Updated November 18, 2022 - 2:44 pm
A Clark County man was hospitalized for a listeria infection after eating enoki mushrooms, the Southern Nevada Health District said on Thursday.
The man has been released. His case is one of two under investigation by the Centers for Disease Control and Prevention. The other case, which also required hospitalization, is in Michigan, according to an investigation notice on the agency’s website.
Both of the infected people reported eating enoki mushrooms or eating at restaurants with menu items containing the mushrooms, according to the notice. The investigation indicates that the mushrooms are the likely source of the illnesses.
Representatives of the CDC and the health district said they could provide no further information on the Clark County case.
Listeria, formally known as listeriosis, is a foodborne bacterial illness that can be very serious in pregnant women, people older than 65 and those with weakened immune systems.
“If you are in any of these groups, do not eat raw enoki mushrooms,” the CDC says.
The disease can be fatal to unborn babies, newborns and people with weakened immune systems. Prompt antibiotic treatment can help curb the effects of listeria infection, according to the Mayo Clinic’s website.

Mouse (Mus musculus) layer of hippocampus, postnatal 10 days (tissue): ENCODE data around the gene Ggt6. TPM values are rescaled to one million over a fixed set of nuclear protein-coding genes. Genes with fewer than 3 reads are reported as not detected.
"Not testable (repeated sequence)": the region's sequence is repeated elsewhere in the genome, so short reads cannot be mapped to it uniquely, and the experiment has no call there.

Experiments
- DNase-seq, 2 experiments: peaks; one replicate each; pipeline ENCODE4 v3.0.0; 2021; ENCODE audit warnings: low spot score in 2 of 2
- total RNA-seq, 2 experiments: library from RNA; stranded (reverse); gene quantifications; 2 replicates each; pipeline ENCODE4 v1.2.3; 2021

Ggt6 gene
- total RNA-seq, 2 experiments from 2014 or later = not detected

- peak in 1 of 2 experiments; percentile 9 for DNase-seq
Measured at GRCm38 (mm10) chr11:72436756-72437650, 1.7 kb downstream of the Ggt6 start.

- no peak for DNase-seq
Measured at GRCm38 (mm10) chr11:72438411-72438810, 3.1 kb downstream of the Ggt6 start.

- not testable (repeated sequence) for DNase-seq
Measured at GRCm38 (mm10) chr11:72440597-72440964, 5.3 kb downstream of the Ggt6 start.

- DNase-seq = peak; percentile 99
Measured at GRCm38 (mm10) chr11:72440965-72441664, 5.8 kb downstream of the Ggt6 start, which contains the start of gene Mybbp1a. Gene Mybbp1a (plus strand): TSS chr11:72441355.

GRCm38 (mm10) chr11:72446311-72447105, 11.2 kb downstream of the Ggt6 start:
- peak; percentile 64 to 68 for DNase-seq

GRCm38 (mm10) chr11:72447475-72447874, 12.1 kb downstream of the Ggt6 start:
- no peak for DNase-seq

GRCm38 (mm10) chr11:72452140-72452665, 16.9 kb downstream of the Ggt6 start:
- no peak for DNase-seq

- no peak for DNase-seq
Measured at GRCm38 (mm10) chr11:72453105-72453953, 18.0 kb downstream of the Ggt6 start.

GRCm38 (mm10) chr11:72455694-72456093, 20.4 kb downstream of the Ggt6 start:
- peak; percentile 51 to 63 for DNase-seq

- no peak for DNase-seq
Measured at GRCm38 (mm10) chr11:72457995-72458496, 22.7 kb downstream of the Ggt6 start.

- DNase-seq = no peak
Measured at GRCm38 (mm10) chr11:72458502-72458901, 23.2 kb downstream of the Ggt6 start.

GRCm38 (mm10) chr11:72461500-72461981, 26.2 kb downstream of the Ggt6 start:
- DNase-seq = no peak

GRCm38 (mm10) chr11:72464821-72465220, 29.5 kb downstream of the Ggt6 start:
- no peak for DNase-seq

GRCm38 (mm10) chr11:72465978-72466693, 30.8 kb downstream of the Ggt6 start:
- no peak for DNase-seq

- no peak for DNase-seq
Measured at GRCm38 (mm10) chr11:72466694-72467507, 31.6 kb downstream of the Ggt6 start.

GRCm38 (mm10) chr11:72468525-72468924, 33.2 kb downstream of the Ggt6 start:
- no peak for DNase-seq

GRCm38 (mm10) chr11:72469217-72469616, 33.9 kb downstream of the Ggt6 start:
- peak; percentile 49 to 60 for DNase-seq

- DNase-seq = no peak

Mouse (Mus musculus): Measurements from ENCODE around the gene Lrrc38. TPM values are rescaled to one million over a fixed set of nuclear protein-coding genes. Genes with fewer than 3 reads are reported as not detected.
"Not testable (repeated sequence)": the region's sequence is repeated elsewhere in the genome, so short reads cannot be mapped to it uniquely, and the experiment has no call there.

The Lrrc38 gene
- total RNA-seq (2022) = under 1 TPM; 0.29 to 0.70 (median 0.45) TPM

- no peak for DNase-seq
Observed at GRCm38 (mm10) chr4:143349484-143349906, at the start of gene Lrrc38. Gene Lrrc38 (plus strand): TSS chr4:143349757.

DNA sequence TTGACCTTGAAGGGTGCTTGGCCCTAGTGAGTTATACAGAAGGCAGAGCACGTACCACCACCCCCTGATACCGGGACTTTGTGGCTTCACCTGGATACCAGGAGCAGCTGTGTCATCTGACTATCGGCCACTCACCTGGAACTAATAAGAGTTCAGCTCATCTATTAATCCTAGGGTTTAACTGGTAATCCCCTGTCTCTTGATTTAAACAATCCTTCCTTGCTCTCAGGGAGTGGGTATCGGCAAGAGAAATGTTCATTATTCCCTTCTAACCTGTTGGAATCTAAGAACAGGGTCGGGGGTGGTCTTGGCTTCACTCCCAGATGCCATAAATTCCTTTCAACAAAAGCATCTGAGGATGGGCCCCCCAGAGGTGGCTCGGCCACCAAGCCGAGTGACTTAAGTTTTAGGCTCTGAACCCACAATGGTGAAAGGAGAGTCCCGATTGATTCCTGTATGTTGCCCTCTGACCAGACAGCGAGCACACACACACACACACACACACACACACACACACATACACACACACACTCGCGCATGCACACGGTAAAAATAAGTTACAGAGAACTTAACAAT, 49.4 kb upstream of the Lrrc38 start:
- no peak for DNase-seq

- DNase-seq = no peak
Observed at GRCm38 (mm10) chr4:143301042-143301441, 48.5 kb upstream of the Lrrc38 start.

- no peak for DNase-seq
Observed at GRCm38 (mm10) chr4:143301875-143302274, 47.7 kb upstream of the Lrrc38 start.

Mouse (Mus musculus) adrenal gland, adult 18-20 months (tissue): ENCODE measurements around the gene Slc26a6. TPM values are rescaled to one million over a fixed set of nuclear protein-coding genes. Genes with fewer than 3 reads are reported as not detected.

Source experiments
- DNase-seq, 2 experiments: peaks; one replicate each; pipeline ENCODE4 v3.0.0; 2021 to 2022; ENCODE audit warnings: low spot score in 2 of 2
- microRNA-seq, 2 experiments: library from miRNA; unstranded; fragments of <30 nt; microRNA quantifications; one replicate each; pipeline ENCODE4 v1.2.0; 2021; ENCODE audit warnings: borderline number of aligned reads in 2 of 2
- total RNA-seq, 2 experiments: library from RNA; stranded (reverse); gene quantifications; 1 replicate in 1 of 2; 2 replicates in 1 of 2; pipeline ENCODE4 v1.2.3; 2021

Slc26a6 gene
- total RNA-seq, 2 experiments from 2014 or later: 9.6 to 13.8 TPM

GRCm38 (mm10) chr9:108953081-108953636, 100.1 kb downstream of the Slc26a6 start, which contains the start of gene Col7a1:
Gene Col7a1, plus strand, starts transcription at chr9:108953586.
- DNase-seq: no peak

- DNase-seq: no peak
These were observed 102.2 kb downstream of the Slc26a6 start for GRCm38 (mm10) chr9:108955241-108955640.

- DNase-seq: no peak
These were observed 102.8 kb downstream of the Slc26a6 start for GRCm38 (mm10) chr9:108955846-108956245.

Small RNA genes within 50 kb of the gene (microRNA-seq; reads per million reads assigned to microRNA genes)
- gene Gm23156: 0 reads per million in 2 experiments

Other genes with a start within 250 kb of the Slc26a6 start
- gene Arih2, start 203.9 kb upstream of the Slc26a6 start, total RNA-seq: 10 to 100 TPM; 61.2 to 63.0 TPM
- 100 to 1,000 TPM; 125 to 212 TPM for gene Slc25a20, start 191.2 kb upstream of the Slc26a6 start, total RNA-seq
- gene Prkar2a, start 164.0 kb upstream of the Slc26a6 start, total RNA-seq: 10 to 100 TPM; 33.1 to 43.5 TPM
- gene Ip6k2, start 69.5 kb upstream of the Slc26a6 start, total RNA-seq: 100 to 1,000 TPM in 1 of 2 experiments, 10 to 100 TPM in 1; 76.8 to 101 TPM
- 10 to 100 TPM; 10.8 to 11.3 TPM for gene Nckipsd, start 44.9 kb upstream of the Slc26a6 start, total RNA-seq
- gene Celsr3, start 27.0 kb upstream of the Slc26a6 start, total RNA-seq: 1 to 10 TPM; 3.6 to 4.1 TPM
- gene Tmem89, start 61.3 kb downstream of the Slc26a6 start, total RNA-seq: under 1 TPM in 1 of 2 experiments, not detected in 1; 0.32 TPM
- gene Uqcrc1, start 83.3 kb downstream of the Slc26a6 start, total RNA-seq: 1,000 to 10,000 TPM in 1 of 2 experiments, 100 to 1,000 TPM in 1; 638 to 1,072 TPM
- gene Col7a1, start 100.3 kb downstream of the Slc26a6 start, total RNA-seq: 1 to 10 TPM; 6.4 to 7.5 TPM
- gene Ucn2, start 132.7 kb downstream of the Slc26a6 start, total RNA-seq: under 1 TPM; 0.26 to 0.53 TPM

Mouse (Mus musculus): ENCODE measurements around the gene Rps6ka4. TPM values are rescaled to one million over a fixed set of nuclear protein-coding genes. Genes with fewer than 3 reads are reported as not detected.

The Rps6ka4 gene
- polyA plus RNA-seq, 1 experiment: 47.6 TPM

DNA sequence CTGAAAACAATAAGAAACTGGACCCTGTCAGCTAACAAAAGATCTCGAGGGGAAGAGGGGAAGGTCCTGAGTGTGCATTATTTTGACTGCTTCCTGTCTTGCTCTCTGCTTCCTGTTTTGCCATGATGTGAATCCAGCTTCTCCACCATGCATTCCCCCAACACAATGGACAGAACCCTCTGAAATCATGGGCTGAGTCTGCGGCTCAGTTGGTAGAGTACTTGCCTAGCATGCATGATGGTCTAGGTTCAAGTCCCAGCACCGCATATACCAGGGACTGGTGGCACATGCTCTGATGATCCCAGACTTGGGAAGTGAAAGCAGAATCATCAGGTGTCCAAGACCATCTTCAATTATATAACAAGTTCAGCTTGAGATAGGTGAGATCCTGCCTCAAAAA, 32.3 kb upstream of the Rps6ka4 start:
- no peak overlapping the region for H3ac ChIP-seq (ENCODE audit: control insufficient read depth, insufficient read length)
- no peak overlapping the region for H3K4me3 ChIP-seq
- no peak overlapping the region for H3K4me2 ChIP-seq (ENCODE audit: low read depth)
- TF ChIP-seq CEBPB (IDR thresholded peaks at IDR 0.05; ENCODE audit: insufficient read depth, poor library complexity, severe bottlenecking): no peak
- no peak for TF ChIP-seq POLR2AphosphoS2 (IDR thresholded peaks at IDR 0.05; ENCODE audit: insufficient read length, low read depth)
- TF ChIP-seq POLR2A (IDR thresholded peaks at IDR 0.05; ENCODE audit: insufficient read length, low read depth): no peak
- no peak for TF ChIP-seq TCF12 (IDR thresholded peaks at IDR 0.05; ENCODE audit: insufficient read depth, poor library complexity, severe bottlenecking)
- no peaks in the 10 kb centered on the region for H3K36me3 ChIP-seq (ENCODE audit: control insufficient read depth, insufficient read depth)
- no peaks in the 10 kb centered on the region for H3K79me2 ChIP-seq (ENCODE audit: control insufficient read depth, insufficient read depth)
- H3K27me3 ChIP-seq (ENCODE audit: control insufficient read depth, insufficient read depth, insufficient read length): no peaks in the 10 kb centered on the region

Symptoms of a listeria infection include fever, chills, muscle aches, nausea and diarrhea.
If the listeria infection spreads to the nervous system, symptoms can include headache, stiff neck, confusion, loss of balance and convulsions. These symptoms can indicate bacterial meningitis, a life-threatening complication requiring emergency treatment, according to the Mayo Clinic.
Pregnant women typically experience milder symptoms, but the infection can still be life-threatening to unborn babies.
Symptoms of severe illness usually start within two weeks of eating food contaminated with listeria but may start as soon as the same day or as late as 10 weeks after, the CDC said.
Federal investigators are working to identify the specific brands of enoki mushrooms that might be contaminated with listeria, the health district said.
An outbreak linked to enoki mushrooms occurred in 2020, and since that time, several brands have been recalled.
Enoki mushrooms are white and have long, thin stems. They are often sold in a bunch with roots in sealed plastic packaging.
They are popular in Japanese, Chinese and Korean food and are often cooked in soups and stir-fried dishes, the CDC said. Cooking the mushrooms thoroughly will kill foodborne germs.
About 1,600 people get a listeria infection each year, according to the federal agency.
A few outbreaks are typically identified each year, though most cases are not part of recognized outbreaks.